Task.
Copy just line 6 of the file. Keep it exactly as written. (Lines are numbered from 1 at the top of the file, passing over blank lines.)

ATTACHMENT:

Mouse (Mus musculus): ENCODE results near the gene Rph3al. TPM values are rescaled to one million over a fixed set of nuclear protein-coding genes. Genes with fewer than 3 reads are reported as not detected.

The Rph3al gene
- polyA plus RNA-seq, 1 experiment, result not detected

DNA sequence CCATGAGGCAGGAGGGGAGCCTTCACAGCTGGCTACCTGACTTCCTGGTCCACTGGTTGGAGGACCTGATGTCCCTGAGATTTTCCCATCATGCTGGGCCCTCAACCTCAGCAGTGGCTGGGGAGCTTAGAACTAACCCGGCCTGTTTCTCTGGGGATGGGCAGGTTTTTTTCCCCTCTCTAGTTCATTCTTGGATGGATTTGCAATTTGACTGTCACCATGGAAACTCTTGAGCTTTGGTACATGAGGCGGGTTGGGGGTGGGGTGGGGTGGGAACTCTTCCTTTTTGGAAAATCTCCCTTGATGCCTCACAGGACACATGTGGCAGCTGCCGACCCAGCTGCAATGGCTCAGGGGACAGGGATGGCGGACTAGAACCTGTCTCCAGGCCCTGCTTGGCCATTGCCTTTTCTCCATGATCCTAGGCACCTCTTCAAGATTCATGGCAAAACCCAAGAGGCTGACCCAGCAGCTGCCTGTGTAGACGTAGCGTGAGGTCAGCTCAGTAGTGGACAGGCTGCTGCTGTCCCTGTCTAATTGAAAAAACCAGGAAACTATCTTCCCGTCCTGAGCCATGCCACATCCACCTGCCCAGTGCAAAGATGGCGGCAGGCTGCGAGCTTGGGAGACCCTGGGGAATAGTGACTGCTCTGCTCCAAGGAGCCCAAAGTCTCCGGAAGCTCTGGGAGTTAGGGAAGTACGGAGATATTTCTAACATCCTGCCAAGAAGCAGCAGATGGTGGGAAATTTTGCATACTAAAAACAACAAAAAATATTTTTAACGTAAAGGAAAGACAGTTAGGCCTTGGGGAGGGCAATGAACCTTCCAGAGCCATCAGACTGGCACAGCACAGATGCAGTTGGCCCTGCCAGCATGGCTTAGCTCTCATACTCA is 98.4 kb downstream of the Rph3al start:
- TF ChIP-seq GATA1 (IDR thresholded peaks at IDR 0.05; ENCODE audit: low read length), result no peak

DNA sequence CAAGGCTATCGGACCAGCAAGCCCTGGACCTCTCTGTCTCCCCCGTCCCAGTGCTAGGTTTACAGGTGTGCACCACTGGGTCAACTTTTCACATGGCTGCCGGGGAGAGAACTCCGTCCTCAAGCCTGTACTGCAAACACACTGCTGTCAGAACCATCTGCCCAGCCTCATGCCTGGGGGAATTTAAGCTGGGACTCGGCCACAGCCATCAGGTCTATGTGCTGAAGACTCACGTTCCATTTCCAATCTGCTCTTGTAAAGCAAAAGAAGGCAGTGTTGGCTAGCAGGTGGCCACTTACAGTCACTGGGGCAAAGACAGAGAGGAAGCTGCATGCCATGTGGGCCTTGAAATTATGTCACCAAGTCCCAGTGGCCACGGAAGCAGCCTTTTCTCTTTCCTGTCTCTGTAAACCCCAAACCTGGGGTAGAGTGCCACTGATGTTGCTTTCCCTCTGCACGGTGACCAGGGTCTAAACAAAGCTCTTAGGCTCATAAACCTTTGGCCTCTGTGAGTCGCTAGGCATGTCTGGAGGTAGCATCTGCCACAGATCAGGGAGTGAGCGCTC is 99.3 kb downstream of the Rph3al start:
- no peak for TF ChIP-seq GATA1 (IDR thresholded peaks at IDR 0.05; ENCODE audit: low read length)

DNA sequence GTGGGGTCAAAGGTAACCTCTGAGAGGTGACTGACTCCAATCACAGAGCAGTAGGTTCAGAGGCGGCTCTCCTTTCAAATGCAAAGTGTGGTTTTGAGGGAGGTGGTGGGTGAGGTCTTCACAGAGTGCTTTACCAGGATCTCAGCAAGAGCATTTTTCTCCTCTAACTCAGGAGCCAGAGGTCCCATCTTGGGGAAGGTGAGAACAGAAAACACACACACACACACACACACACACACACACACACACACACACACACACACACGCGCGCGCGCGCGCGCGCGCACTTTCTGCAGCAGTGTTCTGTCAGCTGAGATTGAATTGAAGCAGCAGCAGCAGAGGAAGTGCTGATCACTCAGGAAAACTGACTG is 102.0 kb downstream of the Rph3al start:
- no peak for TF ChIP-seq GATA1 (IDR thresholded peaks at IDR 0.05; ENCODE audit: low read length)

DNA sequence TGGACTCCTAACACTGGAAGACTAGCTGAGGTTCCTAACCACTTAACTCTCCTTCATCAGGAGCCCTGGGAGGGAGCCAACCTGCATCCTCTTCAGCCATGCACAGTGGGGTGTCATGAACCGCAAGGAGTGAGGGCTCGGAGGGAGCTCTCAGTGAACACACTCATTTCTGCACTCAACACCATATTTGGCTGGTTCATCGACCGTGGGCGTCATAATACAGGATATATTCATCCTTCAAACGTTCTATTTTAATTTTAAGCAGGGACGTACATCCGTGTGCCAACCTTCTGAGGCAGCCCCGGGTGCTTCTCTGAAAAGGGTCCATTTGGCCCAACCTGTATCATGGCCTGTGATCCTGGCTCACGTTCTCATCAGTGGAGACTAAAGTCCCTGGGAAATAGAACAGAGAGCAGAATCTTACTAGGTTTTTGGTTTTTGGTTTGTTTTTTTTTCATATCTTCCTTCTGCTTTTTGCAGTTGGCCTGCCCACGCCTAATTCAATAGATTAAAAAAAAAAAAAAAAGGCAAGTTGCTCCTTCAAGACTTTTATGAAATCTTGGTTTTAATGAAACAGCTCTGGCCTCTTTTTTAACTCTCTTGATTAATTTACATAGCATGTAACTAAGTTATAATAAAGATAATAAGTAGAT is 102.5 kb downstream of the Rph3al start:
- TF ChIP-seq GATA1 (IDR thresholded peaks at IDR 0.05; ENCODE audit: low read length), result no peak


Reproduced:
DNA sequence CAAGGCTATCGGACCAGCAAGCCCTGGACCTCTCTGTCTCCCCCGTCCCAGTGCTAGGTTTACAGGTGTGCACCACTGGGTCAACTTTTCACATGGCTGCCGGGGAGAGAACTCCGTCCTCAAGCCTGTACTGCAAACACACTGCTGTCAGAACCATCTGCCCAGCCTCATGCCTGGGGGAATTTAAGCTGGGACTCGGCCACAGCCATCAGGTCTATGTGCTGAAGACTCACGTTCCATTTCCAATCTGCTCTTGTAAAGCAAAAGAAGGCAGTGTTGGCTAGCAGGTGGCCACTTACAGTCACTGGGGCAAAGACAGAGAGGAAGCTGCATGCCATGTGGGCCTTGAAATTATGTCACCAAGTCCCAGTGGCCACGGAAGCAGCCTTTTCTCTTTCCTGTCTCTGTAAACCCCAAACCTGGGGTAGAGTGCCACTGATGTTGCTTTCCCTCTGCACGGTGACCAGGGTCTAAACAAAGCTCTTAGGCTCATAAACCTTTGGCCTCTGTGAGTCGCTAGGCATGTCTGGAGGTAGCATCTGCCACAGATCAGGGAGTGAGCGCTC is 99.3 kb downstream of the Rph3al start: